and loaded shotgun
by my side

Fuck with me or mine
and you got what’s coming to you.

I love you good night.

Sunday, March 01, 2009

Pic du Jour • Click pic to enlarge

The Card Sharp on the Boulevard, 1806, oil on wood by Louis-Léopold Boilly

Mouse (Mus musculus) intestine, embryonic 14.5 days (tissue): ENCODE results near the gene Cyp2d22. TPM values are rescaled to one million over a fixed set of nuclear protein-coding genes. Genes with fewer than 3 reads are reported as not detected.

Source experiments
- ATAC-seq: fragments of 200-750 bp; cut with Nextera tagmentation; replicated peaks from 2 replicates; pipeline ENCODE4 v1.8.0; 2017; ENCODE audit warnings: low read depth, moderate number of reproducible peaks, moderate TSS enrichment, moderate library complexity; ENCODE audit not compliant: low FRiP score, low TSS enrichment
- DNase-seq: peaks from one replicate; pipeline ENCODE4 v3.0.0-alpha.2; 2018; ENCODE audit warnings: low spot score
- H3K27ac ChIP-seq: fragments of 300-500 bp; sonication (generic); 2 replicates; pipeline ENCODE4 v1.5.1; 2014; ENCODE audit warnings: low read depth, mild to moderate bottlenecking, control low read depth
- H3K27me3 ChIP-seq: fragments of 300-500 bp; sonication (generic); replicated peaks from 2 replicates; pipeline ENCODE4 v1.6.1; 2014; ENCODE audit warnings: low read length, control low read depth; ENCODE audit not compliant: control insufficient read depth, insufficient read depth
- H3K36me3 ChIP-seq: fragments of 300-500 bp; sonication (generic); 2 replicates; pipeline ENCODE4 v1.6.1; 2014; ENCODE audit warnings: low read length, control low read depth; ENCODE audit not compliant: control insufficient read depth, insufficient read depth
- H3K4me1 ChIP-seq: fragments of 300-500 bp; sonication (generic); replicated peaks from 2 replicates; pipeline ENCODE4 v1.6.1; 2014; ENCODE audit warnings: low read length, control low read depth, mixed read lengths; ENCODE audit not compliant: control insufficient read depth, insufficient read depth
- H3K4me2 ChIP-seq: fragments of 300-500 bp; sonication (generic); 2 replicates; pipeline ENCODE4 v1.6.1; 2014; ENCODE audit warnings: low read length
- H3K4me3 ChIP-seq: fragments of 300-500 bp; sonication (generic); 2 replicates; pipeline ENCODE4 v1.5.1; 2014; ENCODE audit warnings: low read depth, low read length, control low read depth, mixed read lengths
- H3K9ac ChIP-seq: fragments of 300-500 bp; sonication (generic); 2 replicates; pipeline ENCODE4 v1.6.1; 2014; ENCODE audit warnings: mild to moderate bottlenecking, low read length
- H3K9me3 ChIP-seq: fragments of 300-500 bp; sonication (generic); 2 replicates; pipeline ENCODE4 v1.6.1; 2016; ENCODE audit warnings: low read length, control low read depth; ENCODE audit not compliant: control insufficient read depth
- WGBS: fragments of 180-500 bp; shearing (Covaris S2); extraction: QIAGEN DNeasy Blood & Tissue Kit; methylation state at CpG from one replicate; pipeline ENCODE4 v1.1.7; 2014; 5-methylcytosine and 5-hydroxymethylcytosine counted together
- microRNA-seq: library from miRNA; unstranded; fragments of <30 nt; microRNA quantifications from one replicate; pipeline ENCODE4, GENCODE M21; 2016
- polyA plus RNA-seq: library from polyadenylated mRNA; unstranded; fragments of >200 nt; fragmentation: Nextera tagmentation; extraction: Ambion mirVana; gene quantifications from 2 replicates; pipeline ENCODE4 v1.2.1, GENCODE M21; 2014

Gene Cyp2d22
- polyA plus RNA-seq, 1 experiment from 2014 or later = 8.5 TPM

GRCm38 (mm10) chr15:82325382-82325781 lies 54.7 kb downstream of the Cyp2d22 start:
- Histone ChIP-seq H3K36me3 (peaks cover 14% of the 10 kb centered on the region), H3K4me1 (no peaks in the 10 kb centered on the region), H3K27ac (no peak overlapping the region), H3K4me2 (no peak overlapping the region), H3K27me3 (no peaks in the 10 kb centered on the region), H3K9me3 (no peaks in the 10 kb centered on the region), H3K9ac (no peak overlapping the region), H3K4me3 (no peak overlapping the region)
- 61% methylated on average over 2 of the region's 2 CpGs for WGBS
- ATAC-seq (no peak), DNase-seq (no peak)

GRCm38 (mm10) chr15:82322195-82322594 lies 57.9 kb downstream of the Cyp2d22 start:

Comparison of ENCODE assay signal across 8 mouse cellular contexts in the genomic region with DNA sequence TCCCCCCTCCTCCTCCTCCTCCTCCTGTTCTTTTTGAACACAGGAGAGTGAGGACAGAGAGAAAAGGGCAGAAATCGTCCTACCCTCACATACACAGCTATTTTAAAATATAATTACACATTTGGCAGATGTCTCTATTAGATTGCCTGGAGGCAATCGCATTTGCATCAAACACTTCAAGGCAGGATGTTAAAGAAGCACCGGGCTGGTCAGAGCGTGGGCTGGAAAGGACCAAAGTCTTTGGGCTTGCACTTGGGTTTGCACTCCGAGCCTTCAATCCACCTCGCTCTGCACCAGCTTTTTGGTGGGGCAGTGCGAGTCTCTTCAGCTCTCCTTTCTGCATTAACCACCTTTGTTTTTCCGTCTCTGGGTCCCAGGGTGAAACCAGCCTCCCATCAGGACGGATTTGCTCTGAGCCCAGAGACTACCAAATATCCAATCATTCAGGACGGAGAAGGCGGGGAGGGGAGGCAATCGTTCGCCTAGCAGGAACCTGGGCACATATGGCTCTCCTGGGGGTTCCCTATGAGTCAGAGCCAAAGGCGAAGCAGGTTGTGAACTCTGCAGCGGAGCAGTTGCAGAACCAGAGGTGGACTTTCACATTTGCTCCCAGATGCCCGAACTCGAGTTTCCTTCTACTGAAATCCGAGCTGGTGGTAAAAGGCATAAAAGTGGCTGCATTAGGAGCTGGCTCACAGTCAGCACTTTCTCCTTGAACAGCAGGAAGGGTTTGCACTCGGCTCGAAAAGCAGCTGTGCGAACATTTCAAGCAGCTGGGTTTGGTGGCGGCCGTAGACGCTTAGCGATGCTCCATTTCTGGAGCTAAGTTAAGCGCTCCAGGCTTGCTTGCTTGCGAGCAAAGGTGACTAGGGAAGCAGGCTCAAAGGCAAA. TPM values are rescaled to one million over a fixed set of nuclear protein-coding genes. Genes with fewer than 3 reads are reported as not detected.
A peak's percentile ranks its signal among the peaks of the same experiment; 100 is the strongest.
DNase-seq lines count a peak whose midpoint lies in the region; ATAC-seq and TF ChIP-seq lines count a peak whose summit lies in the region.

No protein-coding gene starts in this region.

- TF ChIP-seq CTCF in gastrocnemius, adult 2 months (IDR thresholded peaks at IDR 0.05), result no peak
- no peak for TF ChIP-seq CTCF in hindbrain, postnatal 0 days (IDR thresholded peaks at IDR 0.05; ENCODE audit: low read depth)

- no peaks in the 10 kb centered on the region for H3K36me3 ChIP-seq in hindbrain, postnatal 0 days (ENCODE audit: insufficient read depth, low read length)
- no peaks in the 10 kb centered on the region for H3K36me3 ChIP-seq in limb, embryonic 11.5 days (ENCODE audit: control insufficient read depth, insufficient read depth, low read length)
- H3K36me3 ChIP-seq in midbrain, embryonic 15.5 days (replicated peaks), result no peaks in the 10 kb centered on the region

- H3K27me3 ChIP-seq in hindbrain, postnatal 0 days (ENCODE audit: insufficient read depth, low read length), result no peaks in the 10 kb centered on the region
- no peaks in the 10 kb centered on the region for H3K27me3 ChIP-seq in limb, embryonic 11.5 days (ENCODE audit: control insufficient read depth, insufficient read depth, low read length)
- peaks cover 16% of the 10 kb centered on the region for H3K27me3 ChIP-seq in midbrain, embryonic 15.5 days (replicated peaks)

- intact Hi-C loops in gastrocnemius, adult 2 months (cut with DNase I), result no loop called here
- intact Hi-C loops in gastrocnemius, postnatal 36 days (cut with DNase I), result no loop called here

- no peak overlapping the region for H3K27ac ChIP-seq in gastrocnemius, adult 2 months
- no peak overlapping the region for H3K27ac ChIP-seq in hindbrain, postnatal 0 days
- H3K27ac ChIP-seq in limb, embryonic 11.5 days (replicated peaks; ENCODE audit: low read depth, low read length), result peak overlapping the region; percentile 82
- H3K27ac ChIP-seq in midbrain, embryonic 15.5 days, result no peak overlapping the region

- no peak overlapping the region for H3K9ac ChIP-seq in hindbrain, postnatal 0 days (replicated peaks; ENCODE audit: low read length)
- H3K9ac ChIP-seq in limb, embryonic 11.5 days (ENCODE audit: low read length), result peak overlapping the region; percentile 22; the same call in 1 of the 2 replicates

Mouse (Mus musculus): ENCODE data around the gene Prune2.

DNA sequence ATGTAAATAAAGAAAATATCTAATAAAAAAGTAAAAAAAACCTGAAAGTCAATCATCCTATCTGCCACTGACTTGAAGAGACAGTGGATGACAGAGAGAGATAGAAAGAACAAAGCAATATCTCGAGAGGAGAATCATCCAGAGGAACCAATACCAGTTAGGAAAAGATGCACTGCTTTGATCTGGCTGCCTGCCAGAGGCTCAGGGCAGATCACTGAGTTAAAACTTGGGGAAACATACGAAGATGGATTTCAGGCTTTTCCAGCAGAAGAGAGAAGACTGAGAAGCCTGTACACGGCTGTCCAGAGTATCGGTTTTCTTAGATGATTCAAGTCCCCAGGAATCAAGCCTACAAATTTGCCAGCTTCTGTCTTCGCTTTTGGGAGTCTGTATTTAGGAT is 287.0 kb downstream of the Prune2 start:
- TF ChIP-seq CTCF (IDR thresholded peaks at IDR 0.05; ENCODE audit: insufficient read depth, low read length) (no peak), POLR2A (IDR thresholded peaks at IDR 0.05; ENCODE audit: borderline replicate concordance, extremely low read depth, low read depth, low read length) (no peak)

Raised near Lille in northern France, Boilly trained with his father before moving in 1778 to Arras, where he studied with the trompe l'oeil painter Dominique Doncre. In 1785 Boilly settled in Paris and painted trompe l'oeil subjects, small portraits, and scenes of erotic gallantry. With the Revolution and the disbanding of the old royal academy, exclusive privilege to show at the Salon was no longer accorded just to academicians; in 1791 any artist could exhibit. And from that year onward, Boilly exhibited regularly at the Salon: in 1808 he showed Cardsharp on the Boulevard along with a pendant Young Savoyards Showing Their Marmot (private collection, Paris). These paintings mark an important moment in his career, as they were among his first depictions of everyday Parisian street life. Democratic or even populist in subject, they were designed especially to appeal to the wide public that attended the annual Salon exhibitions.